Pakistan Cricket Board chairman Nasim Ashraf on Monday withdrew his Rs 220 million defamation suit against fast bowler Shoaib Akhtar after a top government official mediated for a reconciliation between them.
The meeting, which took place in Islamabad on Sunday night, was brokered by Rehman Malik, a top man in the ruling Pakistan Peoples Party and advisor to the Prime Minister on interior affairs.
Both Shoaib and Ashraf were present at the meeting.
Tafazzul Rizvi, the lawyer who filed the defamation suit in the civil court on behalf of Ashraf, said Akhtar had shown remorse for his remarks and behaviour and asked for forgiveness.
The lawsuit was filed in a Lahore court and was to come up for hearing on May 16.
"Shoaib apologised to Nasim Ashraf in person and accepted that he had levelled false and baseless allegations against him in the meeting," Rizvi said.
The PCB Chief had filed the defamation suit against Akhtar after the fast bowler alleged on a television show that he (Ashraf) had demanded money from him and other players for signing Indian Premier League contracts.
"Ashraf has decided not to pursue the defamation suit against the pacer and it will be withdrawn since his honour and dignity stand vindicated," Rizvi said.
Ashraf confirmed that he dropped the defamation suit against Shoaib Akhtar and has forgiven the banned fast bowler after his repeated public apology.
"I have withdrawn the defamation case as my honour was vindicated after Akhtar apologised publicly and retracted his baseless allegations," Ashraf said.
"I had forgiven him as it was a matter of principle," he added.
Akhtar also expressed happiness about the rapprochement with Ashraf which he said became possible after intervention by leading political personalities of the country.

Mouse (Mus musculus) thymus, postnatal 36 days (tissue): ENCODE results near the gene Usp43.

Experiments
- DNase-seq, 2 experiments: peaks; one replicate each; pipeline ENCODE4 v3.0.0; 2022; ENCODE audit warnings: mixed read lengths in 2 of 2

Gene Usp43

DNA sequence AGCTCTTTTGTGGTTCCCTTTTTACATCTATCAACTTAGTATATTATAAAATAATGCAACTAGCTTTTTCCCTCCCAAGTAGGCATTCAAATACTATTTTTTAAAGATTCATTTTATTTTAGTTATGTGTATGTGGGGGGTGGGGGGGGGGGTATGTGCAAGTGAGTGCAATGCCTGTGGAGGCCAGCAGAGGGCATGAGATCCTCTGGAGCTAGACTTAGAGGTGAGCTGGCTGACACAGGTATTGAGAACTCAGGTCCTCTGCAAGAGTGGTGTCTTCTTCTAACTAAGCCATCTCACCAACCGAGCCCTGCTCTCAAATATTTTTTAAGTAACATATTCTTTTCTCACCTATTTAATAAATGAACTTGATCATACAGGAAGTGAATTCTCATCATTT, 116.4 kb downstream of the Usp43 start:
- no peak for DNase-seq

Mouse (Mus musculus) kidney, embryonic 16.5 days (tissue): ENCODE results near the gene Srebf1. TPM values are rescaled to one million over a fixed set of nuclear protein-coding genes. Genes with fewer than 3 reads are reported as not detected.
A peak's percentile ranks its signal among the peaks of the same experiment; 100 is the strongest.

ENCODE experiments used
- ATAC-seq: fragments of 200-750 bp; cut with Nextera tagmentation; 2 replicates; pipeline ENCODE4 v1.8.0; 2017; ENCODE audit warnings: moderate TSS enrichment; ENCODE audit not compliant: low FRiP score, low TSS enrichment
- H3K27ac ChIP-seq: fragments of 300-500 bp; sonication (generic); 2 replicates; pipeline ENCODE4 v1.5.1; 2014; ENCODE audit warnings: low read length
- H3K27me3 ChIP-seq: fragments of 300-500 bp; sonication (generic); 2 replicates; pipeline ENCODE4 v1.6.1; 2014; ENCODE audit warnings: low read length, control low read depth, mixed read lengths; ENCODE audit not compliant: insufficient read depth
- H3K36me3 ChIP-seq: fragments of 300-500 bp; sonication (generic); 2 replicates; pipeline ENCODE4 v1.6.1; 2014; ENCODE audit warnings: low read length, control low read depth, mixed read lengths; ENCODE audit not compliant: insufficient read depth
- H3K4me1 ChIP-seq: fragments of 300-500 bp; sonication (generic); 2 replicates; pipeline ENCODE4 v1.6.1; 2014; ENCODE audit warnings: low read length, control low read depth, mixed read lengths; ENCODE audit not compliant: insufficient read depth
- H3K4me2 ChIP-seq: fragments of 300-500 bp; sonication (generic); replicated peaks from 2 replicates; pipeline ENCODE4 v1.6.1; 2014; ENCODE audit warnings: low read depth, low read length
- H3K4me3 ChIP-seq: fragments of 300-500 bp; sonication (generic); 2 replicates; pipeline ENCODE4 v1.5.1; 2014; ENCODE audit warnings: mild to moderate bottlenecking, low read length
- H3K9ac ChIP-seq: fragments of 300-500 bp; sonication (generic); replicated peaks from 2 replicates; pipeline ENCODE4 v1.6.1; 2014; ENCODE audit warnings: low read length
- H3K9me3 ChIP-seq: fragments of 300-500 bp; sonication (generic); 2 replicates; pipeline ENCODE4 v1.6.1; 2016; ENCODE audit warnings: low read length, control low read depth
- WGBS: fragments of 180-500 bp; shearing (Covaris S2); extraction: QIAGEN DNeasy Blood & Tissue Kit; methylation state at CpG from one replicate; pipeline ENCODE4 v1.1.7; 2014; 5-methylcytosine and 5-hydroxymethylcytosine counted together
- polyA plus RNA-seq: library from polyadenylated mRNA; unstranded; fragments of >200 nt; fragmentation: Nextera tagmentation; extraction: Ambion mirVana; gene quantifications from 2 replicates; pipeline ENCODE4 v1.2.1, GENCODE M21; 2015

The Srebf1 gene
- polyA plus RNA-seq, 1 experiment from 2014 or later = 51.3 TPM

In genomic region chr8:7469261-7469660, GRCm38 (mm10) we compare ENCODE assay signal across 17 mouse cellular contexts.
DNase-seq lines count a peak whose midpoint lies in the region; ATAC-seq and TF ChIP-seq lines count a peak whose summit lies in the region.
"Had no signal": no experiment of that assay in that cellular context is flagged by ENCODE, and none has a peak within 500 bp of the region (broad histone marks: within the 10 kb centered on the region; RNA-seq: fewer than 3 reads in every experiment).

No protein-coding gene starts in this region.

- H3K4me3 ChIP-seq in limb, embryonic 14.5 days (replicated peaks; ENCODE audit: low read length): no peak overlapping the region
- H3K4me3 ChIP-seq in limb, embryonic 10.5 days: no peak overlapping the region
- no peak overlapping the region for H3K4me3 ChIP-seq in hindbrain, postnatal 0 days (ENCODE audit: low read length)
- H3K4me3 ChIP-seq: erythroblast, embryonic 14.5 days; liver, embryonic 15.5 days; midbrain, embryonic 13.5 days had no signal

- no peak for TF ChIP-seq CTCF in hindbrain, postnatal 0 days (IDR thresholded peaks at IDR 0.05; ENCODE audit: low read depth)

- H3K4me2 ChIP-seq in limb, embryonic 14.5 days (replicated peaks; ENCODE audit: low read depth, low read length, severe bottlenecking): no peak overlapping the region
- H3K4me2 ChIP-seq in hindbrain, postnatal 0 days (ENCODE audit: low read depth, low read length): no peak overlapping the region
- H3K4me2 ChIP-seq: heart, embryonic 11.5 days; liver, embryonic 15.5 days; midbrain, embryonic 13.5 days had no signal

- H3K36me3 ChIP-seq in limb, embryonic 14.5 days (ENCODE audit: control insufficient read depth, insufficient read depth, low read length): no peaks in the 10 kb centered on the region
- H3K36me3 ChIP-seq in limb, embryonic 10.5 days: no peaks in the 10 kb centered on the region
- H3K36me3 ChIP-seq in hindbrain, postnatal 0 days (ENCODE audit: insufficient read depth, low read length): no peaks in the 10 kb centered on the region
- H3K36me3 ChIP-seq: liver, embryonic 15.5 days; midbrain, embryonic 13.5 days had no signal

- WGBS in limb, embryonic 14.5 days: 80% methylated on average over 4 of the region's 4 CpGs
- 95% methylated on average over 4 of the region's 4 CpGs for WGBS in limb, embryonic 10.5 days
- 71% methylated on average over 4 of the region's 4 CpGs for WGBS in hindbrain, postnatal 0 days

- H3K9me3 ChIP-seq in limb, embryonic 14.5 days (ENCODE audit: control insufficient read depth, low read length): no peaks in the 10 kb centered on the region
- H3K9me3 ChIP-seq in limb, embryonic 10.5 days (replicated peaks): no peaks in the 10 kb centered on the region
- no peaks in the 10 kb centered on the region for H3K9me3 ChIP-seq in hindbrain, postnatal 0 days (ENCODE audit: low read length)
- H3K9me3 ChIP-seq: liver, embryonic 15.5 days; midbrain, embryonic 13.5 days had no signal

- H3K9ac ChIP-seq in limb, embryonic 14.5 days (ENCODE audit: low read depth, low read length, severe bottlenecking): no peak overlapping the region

He thanked political figures Asif Zardari, Nawaz Sharif, Shahbaz Sharif, Altaf Hussain and Rehman Malik for the interest they took in his case and for helping him out.
"I went for a rapprochement because this issue was causing a lot of harm to Pakistan and our cricket and it was not good. I wanted this to end," he said.
Akhtar said he will be going to India with the blessings of the Board chairman and the prayers of the people.
Rizvi said as far as the Appellate tribunal proceedings are concerned they are totally independent and have got no link with the defamation suit.
"The defamation suit and the matter of Shoaib's appeal against the five-year ban on him are two separate and independent things. The ban matter is being dealt with by a former high court judge and will be decided according to the law," Rizvi said.
But sources said Akhtar, who has been cleared to play in the IPL after having his ban suspended for one month by the tribunal, is likely to be forgiven for all his offences.
"Shoaib might have got off earlier last week when the tribunal held its first meeting in Lahore. He was supposed to come and repeat his apology statement in person before the media. But he didn't do this and instead his lawyer read out his statement and this was not acceptable to the board," a source said.
He said when Akhtar returns from India, and when the appellate tribunal resumes its proceedings, he is expected to make a public apology for everything and this would be accepted by the board and they will request the tribunal to close the case and lift the ban.
"Shoaib has in the last few weeks been using all his political connections but even Rehman Malik has warned him that this is his final chance and in future the board will not be told to go soft on him," the source said.
Akhtar left for New Delhi on Monday from Lahore.